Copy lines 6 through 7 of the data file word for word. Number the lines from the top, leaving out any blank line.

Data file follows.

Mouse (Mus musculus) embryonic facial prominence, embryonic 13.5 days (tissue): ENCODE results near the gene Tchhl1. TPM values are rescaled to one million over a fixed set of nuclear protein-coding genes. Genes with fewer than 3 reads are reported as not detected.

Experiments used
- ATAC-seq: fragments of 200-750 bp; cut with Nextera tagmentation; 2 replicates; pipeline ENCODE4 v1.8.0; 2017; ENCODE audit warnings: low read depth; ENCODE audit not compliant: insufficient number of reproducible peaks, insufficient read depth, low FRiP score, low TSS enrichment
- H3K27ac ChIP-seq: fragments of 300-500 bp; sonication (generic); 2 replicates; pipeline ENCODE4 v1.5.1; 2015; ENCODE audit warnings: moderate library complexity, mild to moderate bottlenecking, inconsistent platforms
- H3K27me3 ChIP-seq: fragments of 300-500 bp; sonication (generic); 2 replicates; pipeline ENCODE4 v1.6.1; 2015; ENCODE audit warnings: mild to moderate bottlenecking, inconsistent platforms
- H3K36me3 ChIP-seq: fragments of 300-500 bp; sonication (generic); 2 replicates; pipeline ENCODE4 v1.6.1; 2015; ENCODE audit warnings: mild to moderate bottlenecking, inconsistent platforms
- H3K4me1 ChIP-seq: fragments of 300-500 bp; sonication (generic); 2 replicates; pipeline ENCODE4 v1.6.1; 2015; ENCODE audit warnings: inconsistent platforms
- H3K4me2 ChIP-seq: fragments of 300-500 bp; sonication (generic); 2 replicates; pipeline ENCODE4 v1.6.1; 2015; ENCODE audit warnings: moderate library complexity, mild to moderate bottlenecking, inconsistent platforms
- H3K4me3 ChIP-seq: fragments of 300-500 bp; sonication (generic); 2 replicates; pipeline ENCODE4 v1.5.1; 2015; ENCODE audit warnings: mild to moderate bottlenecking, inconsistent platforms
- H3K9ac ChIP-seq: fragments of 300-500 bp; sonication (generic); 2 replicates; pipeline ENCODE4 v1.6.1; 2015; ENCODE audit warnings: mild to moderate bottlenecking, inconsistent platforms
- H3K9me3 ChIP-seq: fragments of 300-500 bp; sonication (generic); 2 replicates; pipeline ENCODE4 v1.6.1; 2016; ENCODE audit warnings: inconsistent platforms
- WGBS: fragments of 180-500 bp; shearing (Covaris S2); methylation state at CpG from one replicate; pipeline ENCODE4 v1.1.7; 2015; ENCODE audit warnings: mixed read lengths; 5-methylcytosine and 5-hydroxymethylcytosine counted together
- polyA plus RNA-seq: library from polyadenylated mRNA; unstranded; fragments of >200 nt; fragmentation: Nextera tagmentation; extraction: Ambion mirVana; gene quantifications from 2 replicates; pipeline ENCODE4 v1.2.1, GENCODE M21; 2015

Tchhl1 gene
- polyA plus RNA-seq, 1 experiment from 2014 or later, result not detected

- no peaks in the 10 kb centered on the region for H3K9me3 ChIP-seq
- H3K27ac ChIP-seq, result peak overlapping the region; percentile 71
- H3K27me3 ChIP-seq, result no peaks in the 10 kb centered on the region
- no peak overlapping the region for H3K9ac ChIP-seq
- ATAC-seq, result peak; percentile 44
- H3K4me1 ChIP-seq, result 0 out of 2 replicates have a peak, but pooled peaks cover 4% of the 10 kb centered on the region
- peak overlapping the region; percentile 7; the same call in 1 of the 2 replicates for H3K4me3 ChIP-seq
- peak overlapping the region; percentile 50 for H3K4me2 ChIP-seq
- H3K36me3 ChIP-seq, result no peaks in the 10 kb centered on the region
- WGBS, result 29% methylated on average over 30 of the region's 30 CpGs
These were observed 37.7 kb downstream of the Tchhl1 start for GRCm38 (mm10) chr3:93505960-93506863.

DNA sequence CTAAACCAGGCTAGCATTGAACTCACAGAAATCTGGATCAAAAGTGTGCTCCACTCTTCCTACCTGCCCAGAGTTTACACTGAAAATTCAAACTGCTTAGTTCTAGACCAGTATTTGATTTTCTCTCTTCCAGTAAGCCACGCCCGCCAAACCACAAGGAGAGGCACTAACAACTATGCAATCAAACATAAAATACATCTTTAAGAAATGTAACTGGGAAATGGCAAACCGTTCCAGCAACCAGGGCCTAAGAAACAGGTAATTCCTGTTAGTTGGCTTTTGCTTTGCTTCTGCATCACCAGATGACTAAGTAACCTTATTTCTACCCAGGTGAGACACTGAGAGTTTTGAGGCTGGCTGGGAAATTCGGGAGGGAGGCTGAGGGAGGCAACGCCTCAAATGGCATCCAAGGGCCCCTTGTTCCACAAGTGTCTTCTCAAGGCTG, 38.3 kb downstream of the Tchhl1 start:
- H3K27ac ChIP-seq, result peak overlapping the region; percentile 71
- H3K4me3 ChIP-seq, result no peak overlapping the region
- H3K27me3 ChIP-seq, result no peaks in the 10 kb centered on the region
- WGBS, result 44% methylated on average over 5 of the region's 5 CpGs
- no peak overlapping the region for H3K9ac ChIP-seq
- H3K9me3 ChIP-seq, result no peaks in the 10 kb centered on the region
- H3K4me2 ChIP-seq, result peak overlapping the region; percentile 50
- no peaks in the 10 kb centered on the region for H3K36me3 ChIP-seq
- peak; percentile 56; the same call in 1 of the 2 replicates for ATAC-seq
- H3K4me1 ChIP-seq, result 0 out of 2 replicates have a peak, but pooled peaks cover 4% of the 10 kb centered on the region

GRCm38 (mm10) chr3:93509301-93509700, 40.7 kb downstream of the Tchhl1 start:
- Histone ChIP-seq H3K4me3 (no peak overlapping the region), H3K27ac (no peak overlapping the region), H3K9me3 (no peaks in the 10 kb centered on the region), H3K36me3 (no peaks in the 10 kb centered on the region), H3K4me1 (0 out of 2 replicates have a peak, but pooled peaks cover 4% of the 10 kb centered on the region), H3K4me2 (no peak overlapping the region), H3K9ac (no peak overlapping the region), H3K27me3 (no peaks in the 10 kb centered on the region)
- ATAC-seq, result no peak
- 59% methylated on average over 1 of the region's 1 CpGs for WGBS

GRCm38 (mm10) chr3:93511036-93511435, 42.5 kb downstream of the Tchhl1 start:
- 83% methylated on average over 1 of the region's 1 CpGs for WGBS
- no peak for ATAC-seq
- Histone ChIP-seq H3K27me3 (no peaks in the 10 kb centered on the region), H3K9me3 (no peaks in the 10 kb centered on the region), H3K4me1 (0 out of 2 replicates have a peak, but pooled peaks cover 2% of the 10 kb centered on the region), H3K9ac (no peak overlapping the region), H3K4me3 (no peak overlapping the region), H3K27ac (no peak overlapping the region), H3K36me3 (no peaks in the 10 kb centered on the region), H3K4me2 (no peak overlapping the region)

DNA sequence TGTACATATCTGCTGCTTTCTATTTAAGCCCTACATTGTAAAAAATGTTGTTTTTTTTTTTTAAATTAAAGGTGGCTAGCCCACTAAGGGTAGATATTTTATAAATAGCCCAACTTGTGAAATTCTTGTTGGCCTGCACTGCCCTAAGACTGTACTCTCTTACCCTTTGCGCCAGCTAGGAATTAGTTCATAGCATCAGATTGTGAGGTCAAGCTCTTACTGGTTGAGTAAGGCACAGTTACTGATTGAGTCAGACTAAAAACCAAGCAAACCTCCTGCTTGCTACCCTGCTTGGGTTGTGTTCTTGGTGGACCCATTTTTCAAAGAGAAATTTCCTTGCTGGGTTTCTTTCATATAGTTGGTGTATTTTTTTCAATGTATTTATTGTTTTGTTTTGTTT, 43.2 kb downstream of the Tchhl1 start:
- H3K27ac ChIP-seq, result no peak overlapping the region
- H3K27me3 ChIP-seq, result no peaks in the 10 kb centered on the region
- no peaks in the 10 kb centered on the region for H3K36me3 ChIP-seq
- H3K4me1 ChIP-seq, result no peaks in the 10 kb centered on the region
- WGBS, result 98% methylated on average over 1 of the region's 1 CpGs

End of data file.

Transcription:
- H3K36me3 ChIP-seq: fragments of 300-500 bp; sonication (generic); 2 replicates; pipeline ENCODE4 v1.6.1; 2015; ENCODE audit warnings: mild to moderate bottlenecking, inconsistent platforms
- H3K4me1 ChIP-seq: fragments of 300-500 bp; sonication (generic); 2 replicates; pipeline ENCODE4 v1.6.1; 2015; ENCODE audit warnings: inconsistent platforms